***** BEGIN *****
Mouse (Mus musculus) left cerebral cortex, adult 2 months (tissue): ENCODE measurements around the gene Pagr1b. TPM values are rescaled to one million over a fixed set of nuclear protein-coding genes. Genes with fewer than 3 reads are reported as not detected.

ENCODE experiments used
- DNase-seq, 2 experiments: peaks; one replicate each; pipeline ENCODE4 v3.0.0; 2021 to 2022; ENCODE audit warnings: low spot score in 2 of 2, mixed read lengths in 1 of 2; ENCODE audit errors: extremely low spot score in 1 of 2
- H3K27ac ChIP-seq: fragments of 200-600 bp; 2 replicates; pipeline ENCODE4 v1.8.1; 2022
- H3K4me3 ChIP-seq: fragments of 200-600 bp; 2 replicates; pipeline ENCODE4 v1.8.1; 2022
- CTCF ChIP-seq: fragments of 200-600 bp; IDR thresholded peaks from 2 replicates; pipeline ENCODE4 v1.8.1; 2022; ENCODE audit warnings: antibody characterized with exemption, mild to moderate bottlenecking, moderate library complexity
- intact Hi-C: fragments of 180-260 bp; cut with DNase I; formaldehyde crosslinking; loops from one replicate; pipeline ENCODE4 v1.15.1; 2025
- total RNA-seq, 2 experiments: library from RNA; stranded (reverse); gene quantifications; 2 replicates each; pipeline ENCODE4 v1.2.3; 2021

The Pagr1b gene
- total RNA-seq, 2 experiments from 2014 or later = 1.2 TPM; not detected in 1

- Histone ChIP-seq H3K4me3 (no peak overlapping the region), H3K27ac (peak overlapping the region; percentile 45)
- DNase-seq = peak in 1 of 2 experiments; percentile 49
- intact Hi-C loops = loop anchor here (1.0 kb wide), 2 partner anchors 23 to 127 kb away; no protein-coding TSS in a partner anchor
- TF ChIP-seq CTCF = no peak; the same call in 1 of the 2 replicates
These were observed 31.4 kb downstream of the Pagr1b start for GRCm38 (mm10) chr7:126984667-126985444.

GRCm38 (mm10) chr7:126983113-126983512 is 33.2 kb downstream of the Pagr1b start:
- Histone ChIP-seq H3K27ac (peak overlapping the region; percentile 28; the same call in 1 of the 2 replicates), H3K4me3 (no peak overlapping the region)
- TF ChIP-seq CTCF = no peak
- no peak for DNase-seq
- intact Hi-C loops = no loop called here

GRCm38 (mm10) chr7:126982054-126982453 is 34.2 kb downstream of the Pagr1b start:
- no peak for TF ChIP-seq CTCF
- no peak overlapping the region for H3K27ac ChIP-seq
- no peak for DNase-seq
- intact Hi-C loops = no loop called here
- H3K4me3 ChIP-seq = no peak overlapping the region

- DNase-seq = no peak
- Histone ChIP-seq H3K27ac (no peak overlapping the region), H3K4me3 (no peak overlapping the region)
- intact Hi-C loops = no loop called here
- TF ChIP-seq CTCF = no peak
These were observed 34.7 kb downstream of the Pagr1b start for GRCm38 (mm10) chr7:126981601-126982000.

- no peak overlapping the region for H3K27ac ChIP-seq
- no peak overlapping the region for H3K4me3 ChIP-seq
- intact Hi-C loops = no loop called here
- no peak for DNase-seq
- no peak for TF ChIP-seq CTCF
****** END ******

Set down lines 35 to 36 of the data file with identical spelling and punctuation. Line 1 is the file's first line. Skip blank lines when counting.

- no peak for DNase-seq
- no peak for TF ChIP-seq CTCF